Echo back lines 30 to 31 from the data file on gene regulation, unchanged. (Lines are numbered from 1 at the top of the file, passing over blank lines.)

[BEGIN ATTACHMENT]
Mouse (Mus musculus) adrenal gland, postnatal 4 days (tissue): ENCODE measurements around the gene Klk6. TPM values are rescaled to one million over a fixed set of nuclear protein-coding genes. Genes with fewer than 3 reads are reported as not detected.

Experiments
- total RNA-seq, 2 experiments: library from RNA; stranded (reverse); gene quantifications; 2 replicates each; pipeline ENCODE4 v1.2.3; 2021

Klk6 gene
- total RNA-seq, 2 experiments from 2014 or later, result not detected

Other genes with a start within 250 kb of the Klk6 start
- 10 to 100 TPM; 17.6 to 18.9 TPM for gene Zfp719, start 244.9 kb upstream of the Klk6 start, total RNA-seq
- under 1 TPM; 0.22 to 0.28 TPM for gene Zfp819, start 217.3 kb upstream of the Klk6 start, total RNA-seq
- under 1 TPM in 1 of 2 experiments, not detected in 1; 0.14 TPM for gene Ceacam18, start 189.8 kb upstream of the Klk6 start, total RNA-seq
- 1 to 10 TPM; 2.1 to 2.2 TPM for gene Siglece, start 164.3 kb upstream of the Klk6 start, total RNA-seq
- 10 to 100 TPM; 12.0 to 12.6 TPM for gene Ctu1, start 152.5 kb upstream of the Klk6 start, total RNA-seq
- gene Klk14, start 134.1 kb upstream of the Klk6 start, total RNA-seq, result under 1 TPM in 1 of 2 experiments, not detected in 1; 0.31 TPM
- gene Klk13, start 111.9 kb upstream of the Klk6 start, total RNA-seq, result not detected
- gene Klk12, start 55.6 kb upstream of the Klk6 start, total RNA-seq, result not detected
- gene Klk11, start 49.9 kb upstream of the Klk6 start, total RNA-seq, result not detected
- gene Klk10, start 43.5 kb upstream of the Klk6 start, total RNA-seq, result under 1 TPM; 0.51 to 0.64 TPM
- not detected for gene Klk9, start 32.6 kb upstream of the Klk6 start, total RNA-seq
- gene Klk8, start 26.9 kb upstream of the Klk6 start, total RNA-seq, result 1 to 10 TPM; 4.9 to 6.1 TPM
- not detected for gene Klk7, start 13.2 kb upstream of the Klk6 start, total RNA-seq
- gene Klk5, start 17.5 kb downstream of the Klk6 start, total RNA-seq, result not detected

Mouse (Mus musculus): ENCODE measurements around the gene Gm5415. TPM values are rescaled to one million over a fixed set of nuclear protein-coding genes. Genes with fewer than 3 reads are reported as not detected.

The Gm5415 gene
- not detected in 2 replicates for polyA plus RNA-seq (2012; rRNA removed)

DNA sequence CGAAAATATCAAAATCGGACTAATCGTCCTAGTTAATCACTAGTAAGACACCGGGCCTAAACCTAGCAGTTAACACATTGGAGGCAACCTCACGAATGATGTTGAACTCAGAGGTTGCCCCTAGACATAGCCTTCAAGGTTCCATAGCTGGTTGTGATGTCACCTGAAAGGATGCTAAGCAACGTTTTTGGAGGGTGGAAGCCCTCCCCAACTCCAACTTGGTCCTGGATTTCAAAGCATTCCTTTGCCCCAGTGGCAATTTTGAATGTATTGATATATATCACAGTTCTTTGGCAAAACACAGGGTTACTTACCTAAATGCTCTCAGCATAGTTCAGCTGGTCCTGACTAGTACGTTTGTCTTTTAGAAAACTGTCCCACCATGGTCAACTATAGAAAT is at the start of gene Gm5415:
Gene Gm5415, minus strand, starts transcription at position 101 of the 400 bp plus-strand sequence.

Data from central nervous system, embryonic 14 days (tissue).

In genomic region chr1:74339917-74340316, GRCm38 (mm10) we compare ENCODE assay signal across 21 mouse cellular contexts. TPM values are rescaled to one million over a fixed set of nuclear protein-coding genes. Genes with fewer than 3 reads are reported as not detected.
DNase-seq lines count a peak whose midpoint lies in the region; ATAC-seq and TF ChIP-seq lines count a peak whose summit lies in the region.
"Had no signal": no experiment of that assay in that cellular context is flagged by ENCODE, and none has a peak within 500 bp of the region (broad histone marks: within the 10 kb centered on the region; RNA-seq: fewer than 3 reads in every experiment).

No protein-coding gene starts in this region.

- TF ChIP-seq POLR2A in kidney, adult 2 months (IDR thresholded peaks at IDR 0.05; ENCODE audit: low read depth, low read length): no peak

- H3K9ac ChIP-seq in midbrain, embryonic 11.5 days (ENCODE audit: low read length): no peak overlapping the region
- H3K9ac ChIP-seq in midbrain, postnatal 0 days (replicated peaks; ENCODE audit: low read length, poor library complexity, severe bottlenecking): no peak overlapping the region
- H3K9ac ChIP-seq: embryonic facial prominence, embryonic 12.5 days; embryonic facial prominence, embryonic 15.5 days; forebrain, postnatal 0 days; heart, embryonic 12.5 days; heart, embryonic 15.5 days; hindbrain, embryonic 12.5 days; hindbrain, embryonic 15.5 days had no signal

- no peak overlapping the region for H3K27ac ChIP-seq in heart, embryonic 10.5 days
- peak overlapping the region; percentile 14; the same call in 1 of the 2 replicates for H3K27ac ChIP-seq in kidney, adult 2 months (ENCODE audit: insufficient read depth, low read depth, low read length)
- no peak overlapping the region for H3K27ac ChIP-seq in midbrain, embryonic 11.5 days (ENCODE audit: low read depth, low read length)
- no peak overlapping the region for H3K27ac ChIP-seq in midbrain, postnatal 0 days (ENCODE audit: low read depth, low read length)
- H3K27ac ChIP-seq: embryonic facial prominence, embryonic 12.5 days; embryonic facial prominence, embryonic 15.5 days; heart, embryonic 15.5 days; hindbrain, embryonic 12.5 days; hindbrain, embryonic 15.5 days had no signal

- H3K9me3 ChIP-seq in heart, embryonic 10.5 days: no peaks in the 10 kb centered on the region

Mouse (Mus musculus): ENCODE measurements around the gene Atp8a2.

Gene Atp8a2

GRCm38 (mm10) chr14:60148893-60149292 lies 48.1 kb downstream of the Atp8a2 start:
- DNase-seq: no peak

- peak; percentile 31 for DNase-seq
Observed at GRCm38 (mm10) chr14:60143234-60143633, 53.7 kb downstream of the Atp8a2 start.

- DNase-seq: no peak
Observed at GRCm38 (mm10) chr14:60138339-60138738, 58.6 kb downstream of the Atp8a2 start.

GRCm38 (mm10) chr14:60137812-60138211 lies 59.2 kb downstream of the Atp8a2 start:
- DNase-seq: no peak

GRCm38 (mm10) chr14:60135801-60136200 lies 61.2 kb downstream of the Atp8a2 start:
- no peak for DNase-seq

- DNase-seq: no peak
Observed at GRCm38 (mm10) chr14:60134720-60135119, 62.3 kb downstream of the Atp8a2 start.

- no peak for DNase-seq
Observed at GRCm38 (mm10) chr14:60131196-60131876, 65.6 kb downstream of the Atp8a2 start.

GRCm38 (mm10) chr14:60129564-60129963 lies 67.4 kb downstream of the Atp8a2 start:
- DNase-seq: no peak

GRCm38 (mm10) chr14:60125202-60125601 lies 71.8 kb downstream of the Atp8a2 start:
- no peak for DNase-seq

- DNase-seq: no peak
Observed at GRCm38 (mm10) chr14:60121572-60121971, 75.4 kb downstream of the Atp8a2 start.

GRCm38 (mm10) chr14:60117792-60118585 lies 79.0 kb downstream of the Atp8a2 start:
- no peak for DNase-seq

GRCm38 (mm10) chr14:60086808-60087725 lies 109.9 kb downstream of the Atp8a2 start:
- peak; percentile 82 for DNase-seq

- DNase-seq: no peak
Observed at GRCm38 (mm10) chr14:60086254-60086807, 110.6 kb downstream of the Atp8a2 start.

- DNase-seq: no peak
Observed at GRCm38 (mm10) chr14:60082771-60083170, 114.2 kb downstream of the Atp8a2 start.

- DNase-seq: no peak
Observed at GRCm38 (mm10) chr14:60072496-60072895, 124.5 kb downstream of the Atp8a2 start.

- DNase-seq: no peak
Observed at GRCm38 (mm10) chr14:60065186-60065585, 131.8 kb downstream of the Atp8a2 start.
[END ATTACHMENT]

No protein-coding gene starts in this region.

- TF ChIP-seq POLR2A in kidney, adult 2 months (IDR thresholded peaks at IDR 0.05; ENCODE audit: low read depth, low read length): no peak